School & District Management

L.A. Board Race Hinges on Runoff

By Catherine Gewertz — March 13, 2007 1 min read
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If the singer Tom Petty’s oft-cited lyrics are true, and the waiting is indeed the hardest part, then Los Angeles Mayor Antonio R. Villaraigosa has a tough two months ahead.

Last week’s race for seats on the Los Angeles Unified School District board was a battle between the teachers’ union and the mayor for control of the seven-member panel, but its result was more of a whimper than a bang: Two of the four races won’t be resolved until a May 15 runoff election.

In those contests, candidates favored by the mayor were leading. In the two conclusive races, one of the mayorally backed candidates, Yolie Flores Aguilar, and one backed by the United Teachers Los Angeles, incumbent Marguerite Poindexter Lamotte, won outright.

Candidates spent more than $3 million on the March 6 race, much of it raised by the union and the mayor’s Partnership for Better Schools. At stake for the mayor is how much control he can gain over the board, especially since his legislative bid for broader authority in the district is tied up in court. (“Mayor of L.A. Appeals Ruling Against Law On School Governance,” Jan. 10, 2007.)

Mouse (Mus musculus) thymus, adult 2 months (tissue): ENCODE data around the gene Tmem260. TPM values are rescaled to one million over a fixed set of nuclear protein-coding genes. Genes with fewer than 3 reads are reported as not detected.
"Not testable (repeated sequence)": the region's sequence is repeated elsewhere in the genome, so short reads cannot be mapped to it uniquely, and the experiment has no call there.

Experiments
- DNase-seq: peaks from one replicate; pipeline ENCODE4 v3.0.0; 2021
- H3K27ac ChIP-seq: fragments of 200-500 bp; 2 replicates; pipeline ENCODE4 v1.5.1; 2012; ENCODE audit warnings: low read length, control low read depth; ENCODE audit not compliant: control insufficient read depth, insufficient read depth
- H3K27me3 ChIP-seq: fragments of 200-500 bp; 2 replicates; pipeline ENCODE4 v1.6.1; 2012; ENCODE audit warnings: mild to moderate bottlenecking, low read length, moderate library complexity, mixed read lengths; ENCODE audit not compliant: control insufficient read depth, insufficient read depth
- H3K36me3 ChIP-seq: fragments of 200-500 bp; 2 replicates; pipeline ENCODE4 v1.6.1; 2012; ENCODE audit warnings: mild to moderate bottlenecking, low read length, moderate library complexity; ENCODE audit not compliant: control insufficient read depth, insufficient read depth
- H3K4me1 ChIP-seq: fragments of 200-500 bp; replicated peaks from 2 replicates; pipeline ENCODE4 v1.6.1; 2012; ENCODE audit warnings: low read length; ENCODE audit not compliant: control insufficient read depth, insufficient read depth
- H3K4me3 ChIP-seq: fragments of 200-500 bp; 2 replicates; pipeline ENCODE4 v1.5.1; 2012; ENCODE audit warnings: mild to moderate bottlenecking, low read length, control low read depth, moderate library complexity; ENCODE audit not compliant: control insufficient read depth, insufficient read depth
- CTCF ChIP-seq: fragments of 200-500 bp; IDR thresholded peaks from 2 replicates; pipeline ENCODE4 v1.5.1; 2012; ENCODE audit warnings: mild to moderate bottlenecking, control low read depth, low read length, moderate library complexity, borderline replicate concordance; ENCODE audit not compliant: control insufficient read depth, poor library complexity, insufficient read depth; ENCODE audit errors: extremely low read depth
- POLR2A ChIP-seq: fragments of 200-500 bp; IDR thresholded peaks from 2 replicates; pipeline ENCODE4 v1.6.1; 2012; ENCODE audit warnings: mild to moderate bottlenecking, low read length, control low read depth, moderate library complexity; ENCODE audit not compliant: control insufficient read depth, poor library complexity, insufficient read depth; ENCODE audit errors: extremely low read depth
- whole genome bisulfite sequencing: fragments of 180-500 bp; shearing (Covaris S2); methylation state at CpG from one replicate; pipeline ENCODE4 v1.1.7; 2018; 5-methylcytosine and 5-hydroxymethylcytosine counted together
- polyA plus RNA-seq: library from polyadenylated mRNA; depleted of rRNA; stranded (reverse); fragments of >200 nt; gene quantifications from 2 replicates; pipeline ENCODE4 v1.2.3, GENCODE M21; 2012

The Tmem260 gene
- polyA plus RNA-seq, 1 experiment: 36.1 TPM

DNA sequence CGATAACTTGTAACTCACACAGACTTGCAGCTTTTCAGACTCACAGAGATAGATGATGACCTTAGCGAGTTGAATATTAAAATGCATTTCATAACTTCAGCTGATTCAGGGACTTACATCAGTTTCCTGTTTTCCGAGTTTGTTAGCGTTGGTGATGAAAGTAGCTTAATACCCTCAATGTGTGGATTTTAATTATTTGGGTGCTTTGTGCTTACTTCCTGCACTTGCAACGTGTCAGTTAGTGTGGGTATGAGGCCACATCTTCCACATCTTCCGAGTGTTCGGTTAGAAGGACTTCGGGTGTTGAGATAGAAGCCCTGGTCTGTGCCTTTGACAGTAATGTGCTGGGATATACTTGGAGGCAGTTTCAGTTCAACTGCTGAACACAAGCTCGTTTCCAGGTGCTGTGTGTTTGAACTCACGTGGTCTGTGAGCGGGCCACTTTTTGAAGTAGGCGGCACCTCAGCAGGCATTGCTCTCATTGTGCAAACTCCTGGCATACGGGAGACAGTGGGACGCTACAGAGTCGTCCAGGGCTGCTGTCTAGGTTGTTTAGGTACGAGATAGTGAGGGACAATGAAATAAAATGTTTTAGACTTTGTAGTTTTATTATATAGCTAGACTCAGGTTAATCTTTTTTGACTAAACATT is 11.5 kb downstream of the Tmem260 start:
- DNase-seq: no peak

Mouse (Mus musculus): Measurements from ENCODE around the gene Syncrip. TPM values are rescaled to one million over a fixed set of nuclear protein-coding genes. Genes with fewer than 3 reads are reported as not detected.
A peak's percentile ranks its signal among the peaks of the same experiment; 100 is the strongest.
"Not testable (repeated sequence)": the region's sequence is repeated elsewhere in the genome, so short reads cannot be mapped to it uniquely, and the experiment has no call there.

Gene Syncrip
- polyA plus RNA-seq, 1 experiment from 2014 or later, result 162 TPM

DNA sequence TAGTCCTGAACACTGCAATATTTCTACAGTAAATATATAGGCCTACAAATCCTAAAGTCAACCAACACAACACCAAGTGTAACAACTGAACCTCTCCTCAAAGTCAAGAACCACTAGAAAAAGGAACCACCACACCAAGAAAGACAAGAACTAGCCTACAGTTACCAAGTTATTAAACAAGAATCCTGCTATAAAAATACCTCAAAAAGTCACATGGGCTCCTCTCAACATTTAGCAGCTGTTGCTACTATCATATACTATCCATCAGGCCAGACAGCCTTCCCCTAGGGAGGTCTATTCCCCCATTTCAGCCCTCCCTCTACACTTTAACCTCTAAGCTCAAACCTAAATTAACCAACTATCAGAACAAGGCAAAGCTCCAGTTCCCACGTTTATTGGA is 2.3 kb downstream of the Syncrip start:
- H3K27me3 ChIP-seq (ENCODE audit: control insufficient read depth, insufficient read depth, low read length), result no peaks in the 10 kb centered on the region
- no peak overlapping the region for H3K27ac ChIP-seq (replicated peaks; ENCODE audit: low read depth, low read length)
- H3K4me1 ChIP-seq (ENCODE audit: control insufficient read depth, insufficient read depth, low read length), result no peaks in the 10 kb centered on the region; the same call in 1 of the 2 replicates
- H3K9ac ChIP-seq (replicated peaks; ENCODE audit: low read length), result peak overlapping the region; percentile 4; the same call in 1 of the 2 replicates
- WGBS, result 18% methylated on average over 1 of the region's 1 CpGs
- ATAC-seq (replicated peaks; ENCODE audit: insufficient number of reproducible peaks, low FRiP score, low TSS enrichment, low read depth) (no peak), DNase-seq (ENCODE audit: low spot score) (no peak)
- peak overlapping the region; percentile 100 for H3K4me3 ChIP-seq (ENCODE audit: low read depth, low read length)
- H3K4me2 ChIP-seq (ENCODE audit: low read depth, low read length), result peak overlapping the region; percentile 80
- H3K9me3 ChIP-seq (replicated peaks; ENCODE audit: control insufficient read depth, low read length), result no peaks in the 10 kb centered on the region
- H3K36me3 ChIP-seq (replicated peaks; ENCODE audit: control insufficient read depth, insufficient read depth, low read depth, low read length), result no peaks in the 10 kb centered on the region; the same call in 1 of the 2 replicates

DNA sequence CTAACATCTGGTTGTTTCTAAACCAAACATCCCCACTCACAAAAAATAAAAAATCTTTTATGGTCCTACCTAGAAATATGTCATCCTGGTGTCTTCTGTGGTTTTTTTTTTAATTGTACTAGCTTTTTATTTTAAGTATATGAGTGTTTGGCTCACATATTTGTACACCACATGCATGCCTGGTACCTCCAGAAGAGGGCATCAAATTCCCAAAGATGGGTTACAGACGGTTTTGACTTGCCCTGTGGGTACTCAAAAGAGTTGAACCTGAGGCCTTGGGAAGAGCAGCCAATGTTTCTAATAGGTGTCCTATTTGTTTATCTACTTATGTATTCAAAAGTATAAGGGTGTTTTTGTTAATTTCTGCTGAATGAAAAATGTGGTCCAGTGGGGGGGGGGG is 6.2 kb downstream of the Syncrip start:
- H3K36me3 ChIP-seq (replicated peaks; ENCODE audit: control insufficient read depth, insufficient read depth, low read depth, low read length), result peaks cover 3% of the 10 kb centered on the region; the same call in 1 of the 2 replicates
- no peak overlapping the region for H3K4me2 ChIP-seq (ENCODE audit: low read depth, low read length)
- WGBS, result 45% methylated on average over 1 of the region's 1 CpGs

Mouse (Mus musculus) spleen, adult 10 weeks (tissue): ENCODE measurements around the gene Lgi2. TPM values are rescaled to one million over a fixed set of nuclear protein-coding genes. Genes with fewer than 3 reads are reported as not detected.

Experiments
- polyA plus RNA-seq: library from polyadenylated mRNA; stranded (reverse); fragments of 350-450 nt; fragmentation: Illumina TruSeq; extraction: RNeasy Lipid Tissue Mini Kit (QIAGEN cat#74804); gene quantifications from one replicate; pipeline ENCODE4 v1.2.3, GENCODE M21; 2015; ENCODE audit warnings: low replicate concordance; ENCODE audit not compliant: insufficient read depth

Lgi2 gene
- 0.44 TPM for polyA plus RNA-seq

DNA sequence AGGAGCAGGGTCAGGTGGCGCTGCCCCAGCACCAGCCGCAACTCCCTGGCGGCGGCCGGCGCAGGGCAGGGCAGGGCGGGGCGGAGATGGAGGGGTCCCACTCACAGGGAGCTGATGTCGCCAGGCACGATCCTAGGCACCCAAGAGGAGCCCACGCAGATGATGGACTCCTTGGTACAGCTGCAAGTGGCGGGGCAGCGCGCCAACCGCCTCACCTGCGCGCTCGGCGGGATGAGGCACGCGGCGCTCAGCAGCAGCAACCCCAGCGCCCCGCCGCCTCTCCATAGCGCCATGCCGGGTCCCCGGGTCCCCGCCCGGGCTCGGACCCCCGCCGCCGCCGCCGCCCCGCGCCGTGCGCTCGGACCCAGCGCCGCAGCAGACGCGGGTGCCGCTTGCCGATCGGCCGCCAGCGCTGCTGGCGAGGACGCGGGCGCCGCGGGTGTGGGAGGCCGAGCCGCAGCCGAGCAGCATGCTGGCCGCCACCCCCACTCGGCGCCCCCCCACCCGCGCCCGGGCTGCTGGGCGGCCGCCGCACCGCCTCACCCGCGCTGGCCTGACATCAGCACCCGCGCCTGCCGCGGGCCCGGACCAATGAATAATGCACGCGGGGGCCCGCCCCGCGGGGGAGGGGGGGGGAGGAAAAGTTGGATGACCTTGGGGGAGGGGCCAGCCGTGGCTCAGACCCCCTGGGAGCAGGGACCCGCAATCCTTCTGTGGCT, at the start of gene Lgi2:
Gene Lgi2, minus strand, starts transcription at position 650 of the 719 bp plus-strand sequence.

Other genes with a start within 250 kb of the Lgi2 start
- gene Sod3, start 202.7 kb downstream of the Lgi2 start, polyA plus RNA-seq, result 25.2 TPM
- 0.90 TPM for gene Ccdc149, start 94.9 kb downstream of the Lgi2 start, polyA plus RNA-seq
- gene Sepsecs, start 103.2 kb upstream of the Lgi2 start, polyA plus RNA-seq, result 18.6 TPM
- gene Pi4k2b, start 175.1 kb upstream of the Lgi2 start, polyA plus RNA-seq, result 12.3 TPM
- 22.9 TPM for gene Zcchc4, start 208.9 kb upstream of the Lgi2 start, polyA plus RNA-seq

If Mr. Villaraigosa loses his court case, his best chance to have an impact on the city’s schools lies with his plan to run one or more clusters of low-performing schools, observers say.

“This is where having a majority on the board will make a difference,” said Jaime A. Regalado, the director of the Edmund G. “Pat” Brown Institute of Public Affairs at California State University-Los Angeles. “And the political calculus for him is he could run those clusters in parts of the city where he doesn’t do well politically.”

A.J. Duffy, the president of the teachers’ union, didn’t return calls about the election; neither did the mayor’s representatives. Several board members who received phone calls from Mr. Villaraigosa the night before the election said he had begun striking a more harmonious chord.

“He was offering what he called an olive branch, saying it was time for a clean slate,” said Marlene Canter, who as president of the board has bitterly opposed Mr. Villaraigosa’s bid for more control.

“Those were words I’ve been waiting to hear.”

See Also

See other stories on education issues in California. See data on California’s public school system.

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A version of this article appeared in the March 14, 2007 edition of Education Week


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